A must for all Rangers was a serviceable horse, a good rifle, and a six-shooting pistol.  “An Act to Provide for the Protection of the Frontier of the State of Texas 1874” became the blueprint for frontier law enforcement. One clarification was the value of their horse and how it had to be appraised by the enrolling officer and two disinterested parties, so in the event something happened to the animal the Ranger could be reimbursed fairly. Yet, the horse couldn’t be disposed of without the consent of the commanding officer. Each critter was given an allowance of no more than 12 lbs. of oats or corn a day, plus 2 ounces of salt per week.  If the dang rascal over indulged, the overage came out of the rangers pay check … $40 a month!   I used that little known fact in my plot. Hayden McGraw’s horse, Stewball, liked to go off on his own to find food, so at times it really put my hero at a disadvantage.


At first, the Rangers were more interested in performance and gettin’ the job done than in personal appearance. The only well-groomed critter around the lawman was generally his horse, who was meticulously cared for.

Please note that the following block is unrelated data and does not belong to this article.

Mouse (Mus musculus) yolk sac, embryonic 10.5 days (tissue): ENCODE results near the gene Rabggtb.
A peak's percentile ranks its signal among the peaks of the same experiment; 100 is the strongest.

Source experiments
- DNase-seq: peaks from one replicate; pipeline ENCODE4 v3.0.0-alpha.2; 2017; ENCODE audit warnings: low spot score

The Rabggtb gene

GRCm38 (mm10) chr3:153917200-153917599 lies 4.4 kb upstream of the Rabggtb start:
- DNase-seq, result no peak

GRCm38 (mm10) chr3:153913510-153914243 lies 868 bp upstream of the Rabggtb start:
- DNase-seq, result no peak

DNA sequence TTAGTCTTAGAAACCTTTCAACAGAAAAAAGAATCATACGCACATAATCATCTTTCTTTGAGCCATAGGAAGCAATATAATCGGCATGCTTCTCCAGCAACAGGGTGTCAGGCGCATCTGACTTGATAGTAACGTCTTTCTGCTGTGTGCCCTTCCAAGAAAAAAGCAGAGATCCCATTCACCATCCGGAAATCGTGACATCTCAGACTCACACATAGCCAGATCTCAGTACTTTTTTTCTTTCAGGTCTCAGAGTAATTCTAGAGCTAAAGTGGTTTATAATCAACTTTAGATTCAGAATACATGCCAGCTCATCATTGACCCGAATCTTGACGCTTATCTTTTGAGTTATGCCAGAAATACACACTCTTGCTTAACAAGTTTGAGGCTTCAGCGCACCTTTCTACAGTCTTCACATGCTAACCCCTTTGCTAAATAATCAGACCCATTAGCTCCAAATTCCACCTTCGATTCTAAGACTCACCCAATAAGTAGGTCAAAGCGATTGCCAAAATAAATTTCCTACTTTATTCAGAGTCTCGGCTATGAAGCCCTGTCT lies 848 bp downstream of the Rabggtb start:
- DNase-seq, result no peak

In contrast, today’s Ranger dress requirements are certainly more uptown.  “The appropriate Texas Ranger clothing is deemed to be conservative western attire.  The Texas Ranger hat will be light-colored and shaped in a businessman’s style.  Styles commonly called the Rancher or Cattleman are recommended.  Brims must not exceed 4 inches or be flat with edges rolled up. Hats excessively crushed, rolled, or dipped are not acceptable. Members of the Ranger Division will own both a quality straw and quality felt hat. The appropriate hat will usually be determined by the weather or assignments.”      

For my story, I wanted an emotional connection between my third generation Texas Ranger, Hayden McGraw, and his father and grandfather. Prior to 1835, these lawmen didn’t wear badges.  The State of Texas Adjutant General’s Office issued Warrants of Authority, an impressive paper document kept folded in their pockets, to commissioned officers. Although that procedure played a big part in my plot, I still needed something more personal.